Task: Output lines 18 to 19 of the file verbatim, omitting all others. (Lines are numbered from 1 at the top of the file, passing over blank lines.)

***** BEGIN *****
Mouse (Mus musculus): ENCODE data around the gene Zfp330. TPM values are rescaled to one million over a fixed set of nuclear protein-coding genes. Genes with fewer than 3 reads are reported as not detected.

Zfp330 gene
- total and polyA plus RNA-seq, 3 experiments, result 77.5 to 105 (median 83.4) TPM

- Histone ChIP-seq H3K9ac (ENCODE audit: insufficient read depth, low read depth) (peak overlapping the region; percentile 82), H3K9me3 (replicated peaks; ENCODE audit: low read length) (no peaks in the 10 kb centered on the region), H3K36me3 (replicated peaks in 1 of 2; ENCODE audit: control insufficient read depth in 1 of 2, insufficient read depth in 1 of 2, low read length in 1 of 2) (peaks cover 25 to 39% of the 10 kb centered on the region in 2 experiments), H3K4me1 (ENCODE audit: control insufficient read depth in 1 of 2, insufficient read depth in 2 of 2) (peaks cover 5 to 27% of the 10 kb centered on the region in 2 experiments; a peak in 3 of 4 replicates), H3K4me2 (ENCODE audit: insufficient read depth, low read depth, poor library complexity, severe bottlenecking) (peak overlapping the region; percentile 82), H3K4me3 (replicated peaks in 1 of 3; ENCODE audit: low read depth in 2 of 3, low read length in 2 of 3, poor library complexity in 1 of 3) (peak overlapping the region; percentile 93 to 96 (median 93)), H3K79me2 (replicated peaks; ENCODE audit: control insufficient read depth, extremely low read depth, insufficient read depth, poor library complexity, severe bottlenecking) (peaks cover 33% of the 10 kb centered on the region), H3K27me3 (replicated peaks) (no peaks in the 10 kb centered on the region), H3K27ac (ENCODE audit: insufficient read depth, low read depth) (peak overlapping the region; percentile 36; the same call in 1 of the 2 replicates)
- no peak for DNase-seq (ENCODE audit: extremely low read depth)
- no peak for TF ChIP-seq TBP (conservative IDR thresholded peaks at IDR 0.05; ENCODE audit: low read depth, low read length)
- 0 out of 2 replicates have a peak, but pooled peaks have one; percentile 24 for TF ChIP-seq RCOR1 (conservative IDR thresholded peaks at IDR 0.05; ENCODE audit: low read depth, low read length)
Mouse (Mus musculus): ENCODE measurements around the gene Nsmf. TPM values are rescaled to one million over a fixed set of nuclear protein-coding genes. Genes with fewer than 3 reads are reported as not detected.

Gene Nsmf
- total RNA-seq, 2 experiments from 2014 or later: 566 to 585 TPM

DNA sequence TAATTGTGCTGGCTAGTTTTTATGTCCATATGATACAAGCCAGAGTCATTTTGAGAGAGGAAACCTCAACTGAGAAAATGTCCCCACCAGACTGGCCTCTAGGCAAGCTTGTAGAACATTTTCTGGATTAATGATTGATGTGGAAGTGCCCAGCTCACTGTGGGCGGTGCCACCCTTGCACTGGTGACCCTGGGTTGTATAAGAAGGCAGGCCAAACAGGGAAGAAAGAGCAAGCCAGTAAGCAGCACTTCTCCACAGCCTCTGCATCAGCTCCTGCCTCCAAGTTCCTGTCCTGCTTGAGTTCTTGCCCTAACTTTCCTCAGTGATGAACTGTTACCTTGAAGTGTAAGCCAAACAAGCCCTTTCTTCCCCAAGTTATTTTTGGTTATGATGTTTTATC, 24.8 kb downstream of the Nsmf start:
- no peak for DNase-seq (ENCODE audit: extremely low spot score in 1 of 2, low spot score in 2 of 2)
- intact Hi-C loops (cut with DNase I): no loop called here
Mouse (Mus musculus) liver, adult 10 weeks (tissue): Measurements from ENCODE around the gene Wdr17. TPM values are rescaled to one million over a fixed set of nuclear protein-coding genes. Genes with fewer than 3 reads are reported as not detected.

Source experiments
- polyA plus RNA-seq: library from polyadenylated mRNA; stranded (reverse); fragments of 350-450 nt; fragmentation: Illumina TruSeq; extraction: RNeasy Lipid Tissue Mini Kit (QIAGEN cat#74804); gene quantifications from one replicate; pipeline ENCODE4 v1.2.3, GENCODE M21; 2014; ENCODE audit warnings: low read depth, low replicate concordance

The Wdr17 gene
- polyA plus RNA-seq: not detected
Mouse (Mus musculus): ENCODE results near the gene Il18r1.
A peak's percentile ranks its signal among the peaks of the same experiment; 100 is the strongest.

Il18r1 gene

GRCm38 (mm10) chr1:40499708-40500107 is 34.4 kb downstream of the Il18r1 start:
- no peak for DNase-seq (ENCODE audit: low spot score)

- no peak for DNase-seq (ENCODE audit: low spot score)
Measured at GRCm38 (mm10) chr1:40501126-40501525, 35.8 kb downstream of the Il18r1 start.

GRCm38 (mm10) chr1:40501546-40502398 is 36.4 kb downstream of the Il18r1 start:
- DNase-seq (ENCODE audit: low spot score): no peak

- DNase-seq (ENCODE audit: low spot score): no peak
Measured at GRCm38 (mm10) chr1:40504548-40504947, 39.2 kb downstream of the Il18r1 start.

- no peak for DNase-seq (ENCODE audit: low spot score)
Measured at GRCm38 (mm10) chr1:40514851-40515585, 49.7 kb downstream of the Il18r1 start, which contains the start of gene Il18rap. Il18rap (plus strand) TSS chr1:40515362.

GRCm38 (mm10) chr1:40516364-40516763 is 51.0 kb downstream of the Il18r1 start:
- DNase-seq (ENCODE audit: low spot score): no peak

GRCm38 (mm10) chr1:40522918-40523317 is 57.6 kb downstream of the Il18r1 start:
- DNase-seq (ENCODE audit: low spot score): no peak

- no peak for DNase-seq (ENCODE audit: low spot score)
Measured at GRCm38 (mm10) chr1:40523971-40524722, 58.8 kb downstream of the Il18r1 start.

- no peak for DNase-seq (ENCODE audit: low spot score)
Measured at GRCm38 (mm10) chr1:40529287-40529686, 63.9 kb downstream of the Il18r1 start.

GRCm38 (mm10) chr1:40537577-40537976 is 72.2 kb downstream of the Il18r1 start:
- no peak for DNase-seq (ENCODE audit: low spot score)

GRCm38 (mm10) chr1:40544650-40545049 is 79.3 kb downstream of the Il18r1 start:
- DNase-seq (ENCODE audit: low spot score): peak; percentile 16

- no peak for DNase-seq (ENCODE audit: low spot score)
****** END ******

- polyA plus RNA-seq: not detected
Mouse (Mus musculus): ENCODE results near the gene Il18r1.